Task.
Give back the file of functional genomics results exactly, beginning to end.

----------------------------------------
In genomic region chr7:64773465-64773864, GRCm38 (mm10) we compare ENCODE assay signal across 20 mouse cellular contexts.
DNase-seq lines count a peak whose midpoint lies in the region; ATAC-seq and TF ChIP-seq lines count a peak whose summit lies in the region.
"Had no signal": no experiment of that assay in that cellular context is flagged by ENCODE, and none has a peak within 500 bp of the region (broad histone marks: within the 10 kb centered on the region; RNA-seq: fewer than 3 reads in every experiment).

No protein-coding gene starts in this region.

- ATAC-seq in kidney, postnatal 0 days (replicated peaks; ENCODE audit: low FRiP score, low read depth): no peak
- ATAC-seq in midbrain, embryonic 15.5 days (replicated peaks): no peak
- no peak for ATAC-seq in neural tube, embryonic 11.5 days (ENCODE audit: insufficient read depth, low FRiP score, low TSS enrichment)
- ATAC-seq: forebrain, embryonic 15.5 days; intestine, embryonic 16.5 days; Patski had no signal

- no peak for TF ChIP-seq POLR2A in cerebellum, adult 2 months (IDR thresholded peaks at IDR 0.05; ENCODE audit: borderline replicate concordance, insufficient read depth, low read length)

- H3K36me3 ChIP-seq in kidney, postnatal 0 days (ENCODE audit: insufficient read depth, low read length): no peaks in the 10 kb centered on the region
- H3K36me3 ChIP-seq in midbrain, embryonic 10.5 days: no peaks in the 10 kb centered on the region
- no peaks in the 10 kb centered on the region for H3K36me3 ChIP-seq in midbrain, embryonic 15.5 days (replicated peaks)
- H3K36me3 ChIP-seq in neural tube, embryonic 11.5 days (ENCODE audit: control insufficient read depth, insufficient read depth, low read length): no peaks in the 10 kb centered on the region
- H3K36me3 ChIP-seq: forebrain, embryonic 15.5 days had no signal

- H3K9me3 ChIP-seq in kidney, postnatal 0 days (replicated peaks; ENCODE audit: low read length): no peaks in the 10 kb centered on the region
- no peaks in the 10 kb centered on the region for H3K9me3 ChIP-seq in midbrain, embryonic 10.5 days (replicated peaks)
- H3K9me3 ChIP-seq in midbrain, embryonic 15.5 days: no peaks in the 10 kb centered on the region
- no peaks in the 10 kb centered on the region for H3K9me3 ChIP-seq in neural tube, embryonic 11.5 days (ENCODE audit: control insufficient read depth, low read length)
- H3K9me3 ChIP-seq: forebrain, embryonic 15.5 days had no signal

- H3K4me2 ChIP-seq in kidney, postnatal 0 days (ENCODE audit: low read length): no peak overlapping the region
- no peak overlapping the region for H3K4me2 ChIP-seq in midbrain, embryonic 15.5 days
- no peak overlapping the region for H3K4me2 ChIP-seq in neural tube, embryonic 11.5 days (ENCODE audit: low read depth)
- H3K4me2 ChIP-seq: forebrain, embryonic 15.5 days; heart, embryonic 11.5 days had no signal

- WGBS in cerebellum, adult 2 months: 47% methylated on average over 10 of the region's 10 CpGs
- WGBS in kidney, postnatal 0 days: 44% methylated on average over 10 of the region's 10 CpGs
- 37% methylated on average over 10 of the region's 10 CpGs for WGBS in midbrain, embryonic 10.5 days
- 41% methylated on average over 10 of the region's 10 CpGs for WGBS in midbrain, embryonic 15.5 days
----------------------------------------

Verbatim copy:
In genomic region chr7:64773465-64773864, GRCm38 (mm10) we compare ENCODE assay signal across 20 mouse cellular contexts.
DNase-seq lines count a peak whose midpoint lies in the region; ATAC-seq and TF ChIP-seq lines count a peak whose summit lies in the region.
"Had no signal": no experiment of that assay in that cellular context is flagged by ENCODE, and none has a peak within 500 bp of the region (broad histone marks: within the 10 kb centered on the region; RNA-seq: fewer than 3 reads in every experiment).

No protein-coding gene starts in this region.

- ATAC-seq in kidney, postnatal 0 days (replicated peaks; ENCODE audit: low FRiP score, low read depth): no peak
- ATAC-seq in midbrain, embryonic 15.5 days (replicated peaks): no peak
- no peak for ATAC-seq in neural tube, embryonic 11.5 days (ENCODE audit: insufficient read depth, low FRiP score, low TSS enrichment)
- ATAC-seq: forebrain, embryonic 15.5 days; intestine, embryonic 16.5 days; Patski had no signal

- no peak for TF ChIP-seq POLR2A in cerebellum, adult 2 months (IDR thresholded peaks at IDR 0.05; ENCODE audit: borderline replicate concordance, insufficient read depth, low read length)

- H3K36me3 ChIP-seq in kidney, postnatal 0 days (ENCODE audit: insufficient read depth, low read length): no peaks in the 10 kb centered on the region
- H3K36me3 ChIP-seq in midbrain, embryonic 10.5 days: no peaks in the 10 kb centered on the region
- no peaks in the 10 kb centered on the region for H3K36me3 ChIP-seq in midbrain, embryonic 15.5 days (replicated peaks)
- H3K36me3 ChIP-seq in neural tube, embryonic 11.5 days (ENCODE audit: control insufficient read depth, insufficient read depth, low read length): no peaks in the 10 kb centered on the region
- H3K36me3 ChIP-seq: forebrain, embryonic 15.5 days had no signal

- H3K9me3 ChIP-seq in kidney, postnatal 0 days (replicated peaks; ENCODE audit: low read length): no peaks in the 10 kb centered on the region
- no peaks in the 10 kb centered on the region for H3K9me3 ChIP-seq in midbrain, embryonic 10.5 days (replicated peaks)
- H3K9me3 ChIP-seq in midbrain, embryonic 15.5 days: no peaks in the 10 kb centered on the region
- no peaks in the 10 kb centered on the region for H3K9me3 ChIP-seq in neural tube, embryonic 11.5 days (ENCODE audit: control insufficient read depth, low read length)
- H3K9me3 ChIP-seq: forebrain, embryonic 15.5 days had no signal

- H3K4me2 ChIP-seq in kidney, postnatal 0 days (ENCODE audit: low read length): no peak overlapping the region
- no peak overlapping the region for H3K4me2 ChIP-seq in midbrain, embryonic 15.5 days
- no peak overlapping the region for H3K4me2 ChIP-seq in neural tube, embryonic 11.5 days (ENCODE audit: low read depth)
- H3K4me2 ChIP-seq: forebrain, embryonic 15.5 days; heart, embryonic 11.5 days had no signal

- WGBS in cerebellum, adult 2 months: 47% methylated on average over 10 of the region's 10 CpGs
- WGBS in kidney, postnatal 0 days: 44% methylated on average over 10 of the region's 10 CpGs
- 37% methylated on average over 10 of the region's 10 CpGs for WGBS in midbrain, embryonic 10.5 days
- 41% methylated on average over 10 of the region's 10 CpGs for WGBS in midbrain, embryonic 15.5 days